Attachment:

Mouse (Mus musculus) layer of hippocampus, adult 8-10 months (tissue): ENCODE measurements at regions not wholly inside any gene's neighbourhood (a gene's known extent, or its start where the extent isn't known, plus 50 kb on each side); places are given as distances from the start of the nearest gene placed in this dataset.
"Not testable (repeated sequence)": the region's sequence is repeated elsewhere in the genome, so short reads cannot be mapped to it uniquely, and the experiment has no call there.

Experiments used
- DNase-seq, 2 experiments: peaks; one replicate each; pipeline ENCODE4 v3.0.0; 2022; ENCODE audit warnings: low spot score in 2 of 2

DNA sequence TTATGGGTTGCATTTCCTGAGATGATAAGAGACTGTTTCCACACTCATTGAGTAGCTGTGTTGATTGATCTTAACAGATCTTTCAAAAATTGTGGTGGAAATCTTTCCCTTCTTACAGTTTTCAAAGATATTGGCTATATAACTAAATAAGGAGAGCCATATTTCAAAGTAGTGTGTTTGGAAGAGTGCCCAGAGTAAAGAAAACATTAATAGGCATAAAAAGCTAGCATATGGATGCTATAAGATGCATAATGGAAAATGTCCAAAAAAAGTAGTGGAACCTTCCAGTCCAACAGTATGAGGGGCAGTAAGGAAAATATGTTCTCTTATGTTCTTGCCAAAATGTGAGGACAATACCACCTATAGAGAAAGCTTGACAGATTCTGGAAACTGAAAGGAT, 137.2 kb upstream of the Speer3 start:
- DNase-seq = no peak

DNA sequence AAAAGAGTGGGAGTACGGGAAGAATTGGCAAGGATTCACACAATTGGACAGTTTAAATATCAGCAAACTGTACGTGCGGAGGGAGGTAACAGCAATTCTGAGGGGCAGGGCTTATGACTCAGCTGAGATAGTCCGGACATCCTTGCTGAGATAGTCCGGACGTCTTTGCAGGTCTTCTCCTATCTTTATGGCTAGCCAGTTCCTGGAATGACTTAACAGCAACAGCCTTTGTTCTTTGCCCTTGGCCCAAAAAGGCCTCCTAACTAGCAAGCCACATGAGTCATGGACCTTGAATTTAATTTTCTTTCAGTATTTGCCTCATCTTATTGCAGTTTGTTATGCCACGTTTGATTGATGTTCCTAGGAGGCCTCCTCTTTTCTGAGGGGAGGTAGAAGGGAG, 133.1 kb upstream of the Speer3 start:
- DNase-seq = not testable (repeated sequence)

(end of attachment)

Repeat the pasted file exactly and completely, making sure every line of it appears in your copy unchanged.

Mouse (Mus musculus) layer of hippocampus, adult 8-10 months (tissue): ENCODE measurements at regions not wholly inside any gene's neighbourhood (a gene's known extent, or its start where the extent isn't known, plus 50 kb on each side); places are given as distances from the start of the nearest gene placed in this dataset.
"Not testable (repeated sequence)": the region's sequence is repeated elsewhere in the genome, so short reads cannot be mapped to it uniquely, and the experiment has no call there.

Experiments used
- DNase-seq, 2 experiments: peaks; one replicate each; pipeline ENCODE4 v3.0.0; 2022; ENCODE audit warnings: low spot score in 2 of 2

DNA sequence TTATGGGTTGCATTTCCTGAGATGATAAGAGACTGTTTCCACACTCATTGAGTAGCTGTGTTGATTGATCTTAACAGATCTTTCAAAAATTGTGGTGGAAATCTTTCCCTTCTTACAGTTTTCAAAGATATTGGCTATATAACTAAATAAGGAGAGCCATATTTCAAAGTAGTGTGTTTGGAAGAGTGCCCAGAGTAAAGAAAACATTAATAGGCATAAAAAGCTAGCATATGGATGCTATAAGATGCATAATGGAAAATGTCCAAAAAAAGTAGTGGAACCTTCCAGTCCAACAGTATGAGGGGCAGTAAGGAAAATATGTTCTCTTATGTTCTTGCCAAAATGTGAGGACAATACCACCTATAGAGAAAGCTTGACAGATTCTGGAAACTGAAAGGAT, 137.2 kb upstream of the Speer3 start:
- DNase-seq = no peak

DNA sequence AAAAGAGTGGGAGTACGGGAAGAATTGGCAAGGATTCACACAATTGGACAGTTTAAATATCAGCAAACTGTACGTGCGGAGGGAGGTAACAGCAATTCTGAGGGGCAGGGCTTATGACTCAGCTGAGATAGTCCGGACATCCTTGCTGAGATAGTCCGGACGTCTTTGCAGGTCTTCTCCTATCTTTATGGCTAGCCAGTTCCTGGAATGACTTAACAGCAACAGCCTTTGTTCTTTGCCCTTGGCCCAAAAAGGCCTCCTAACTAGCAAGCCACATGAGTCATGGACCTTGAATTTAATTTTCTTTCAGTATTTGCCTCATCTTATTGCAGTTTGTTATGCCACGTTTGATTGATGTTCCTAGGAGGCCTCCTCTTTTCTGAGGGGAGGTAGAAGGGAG, 133.1 kb upstream of the Speer3 start:
- DNase-seq = not testable (repeated sequence)